by Chuck Donovan

Today is Constitution Day 2010 and I wonder how many Americans will notice. The first thing a Senator does once elected, is to swear to uphold and defend the Constitution, “against all enemies foreign and domestic”.  Just how does an American or a Senator take a leadership position in the defense of the Constitution?  Let’s first take a closer look at the Constitution.

The Constitution begins by forming the structure of the government.  Note that the separation of power and the checks and balances are all on the government.  There are no such limitations on the individual.

As I read the Bill of Rights, I notice the two most striking things about the Constitution.  The first is the amount of negative language with clear commands.  Look for phrases such as “Congress shall make no law…”, or “…the right of the people to…, shall not be infringed.”  These make it clear that “We the people” are dictating to the government, not the other way around.  We tell the government what to do in a commanding tone.  The second thing is the way the Constitution discusses Rights.  Specifically it never states the word “right” without preceding it with the word “the”.  This is a clear acknowledgement of the framers recognition that our rights preexist government.

However, the Constitution does not enforce the law all by itself.  It cannot take action to stop a Congress from enacting laws that violate Constitutional principles.  That action has to begin with a proper understanding of what our rights really are and how important a limited government is to the preservation of those rights.  Words written on a piece of paper won’t stop tyrants.  Individual people do that.  Without action by the people of the United States, the Constitution is meaningless.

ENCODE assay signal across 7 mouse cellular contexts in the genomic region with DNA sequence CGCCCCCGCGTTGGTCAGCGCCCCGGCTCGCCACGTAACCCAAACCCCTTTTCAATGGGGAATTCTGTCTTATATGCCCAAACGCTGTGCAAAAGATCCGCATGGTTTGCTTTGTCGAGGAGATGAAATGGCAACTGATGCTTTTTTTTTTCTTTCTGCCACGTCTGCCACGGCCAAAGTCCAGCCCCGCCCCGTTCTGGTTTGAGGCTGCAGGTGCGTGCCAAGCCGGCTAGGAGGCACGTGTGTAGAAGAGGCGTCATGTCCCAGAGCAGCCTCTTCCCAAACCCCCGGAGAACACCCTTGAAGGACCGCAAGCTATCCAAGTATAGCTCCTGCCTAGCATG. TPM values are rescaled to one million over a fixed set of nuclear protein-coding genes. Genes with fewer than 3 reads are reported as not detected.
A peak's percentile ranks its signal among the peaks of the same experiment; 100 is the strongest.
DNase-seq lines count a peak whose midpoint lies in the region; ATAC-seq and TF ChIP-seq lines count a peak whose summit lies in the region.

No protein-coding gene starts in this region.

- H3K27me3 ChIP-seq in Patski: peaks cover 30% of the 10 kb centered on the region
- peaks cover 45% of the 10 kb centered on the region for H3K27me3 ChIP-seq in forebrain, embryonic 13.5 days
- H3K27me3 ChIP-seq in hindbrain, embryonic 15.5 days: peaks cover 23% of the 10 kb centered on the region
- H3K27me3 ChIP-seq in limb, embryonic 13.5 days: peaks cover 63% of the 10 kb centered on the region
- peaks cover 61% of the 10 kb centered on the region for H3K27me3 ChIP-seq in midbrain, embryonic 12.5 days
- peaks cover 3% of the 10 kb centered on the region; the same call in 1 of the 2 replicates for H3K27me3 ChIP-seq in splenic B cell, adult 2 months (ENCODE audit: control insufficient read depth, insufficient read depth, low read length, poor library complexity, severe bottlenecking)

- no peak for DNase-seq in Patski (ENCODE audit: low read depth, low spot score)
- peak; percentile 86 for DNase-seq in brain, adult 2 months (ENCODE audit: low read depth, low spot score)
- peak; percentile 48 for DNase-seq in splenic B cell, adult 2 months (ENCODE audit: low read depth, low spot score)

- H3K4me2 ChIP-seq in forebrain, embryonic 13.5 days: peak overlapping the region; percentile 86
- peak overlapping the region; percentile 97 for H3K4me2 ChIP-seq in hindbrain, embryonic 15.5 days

The responsibility is clearly upon us. Will we read the actual words of the Constitution ourselves our sit passively while others do the work for us?  Will we accept slick marketing that delivers self-serving interpretations of the Constitution?  Should we accept ideas like those of Alexander Hamilton who suggested we read “between the lines” of the Constitution looking for expanded government powers, or will we remember Jefferson’s retort that he had checked very carefully between the lines and found only, “blank space”?

My challenge to you is to pick one day a year that you set aside to read our beautiful Declaration of Independence and Constitution.  These documents are the envy of the world.  The least we can do is spend a little time each year, maybe Constitution Day or maybe July 4th, and read the words that make some of the best things in our way of life possible.

Knowing the words and the message of our founding documents will not just keep them alive, but will keep them alive in the most important place where the Constitution must reside – in our hearts and minds.  This is the best defense we can give our law, our country, and our fellow Americans, “… against all enemies, foreign and domestic.”